Regulating Life: Romanticism, Science, and the Liberal Imagination*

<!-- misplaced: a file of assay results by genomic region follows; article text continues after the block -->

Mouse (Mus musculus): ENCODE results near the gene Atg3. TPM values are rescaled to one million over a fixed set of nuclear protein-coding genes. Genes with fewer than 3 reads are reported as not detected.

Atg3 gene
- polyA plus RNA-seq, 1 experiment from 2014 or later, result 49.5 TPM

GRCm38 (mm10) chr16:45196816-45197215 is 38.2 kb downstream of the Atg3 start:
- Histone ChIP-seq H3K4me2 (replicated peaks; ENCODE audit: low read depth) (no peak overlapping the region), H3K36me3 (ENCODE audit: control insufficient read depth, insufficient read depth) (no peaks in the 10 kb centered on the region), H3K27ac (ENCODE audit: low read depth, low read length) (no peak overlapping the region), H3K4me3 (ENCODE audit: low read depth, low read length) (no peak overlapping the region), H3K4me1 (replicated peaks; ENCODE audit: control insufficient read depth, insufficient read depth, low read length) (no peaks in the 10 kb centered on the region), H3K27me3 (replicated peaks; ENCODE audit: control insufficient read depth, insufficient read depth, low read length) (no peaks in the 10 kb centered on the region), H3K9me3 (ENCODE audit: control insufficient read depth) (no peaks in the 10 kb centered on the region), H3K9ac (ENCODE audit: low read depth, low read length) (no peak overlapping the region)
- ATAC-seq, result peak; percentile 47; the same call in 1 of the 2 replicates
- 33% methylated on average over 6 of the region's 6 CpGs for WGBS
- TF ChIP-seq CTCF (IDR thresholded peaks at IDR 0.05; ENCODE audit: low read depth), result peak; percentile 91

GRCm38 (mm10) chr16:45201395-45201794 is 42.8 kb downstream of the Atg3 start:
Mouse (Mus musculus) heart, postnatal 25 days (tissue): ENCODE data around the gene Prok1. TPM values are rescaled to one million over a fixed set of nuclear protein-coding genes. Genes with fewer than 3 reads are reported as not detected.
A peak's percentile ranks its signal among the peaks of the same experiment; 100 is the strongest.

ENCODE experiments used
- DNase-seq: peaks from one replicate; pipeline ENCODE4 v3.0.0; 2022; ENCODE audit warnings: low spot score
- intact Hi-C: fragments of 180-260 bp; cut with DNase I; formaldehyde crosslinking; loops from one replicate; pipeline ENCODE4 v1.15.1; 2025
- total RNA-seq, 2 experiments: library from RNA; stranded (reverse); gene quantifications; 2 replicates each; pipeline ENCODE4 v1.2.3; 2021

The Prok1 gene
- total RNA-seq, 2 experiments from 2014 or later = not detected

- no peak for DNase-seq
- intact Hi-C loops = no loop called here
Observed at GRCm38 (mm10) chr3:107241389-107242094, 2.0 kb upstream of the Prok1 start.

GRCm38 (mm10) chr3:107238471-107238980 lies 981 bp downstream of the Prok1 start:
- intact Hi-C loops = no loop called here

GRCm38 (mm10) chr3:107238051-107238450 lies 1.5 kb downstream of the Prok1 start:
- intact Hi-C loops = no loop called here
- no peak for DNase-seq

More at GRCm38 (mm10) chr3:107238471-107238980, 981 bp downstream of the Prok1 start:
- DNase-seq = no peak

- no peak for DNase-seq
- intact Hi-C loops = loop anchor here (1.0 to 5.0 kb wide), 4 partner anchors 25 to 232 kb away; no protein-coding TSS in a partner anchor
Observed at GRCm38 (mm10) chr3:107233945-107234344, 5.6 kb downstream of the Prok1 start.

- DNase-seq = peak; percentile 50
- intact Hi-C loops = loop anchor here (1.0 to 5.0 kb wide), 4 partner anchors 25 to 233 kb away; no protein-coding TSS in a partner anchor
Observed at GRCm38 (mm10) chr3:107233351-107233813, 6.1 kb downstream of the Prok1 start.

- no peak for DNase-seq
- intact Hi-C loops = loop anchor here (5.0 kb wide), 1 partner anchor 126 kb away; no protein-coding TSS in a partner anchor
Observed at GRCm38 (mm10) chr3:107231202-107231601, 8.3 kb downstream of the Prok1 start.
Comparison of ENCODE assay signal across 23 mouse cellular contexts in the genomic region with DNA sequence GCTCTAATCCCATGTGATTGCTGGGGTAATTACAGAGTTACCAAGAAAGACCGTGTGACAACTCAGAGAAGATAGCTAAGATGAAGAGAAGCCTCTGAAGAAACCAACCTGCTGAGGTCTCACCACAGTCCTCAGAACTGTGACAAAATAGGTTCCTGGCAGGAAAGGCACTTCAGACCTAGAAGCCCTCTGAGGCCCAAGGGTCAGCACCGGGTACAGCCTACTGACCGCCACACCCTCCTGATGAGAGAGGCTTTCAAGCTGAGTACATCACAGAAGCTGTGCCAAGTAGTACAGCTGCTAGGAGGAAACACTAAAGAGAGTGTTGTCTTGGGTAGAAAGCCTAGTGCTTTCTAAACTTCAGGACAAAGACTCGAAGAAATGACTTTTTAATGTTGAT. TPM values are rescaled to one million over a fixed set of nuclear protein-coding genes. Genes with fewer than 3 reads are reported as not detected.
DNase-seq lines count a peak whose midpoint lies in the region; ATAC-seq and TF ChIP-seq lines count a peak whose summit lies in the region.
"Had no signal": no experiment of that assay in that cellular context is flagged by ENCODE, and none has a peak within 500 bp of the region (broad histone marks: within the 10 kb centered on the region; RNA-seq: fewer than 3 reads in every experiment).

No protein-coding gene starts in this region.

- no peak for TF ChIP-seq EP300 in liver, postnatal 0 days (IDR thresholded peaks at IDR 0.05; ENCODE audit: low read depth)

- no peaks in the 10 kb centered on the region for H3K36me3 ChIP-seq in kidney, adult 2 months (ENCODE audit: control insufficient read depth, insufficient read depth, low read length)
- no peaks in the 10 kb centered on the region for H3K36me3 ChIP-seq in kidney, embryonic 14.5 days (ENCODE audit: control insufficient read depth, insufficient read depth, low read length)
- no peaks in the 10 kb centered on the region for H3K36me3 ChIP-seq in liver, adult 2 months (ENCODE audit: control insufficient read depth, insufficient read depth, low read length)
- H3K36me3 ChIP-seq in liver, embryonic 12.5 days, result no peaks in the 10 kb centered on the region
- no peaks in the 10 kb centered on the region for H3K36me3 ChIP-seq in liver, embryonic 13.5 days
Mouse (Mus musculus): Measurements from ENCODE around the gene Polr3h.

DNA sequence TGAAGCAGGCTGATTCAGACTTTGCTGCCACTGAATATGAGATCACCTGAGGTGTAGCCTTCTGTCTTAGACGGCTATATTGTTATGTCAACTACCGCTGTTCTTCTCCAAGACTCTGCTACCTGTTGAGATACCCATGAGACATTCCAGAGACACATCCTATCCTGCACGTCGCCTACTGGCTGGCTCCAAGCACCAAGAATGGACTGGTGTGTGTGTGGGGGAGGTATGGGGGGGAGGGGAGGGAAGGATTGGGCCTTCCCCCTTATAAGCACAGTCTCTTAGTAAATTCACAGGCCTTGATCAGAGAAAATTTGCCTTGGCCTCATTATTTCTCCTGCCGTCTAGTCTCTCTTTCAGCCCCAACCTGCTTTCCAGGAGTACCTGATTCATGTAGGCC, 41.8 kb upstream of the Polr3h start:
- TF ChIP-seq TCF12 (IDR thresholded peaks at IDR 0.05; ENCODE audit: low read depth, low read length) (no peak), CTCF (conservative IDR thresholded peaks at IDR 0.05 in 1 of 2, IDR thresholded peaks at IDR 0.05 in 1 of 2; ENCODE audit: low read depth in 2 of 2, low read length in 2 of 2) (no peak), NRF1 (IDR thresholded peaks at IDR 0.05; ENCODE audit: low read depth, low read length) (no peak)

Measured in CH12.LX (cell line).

© 2018, © 2018 Informa UK Limited, trading as Taylor & Francis Group. The concept of regulation was a key means by which many Romantic-era authors sought to understand and direct relationships among life, the individual, and political collectives: for example, Immanuel Kant contended that the Ideas of reason must play a “regulative” role in subjective experience; Thomas Malthus argued against the utility of human political regulations by outlining a natural logic of population self-regulation; and Mary Shelley began her novel Frankenstein with a description of Robert Walton’s dream that his arctic voyage would result in a discovery capable of regulating all future nautical navigation. Yet precisely what regulation meant for Romantic-era authors remains obscure, as does the relation of Romantic conceptions of regulation to liberalism and biopolitics, which latter both emerged during the Romantic era, and which both relied on conceptions of self-regulation. Focusing especially on Malthus, Kant, and Wordsworth, this essay maps several key aspects of Romantic understandings of regulation, and concludes with a reflection on how these reflections can guide our own contemporary efforts to rethink self-regulation in our era of the Anthropocene.
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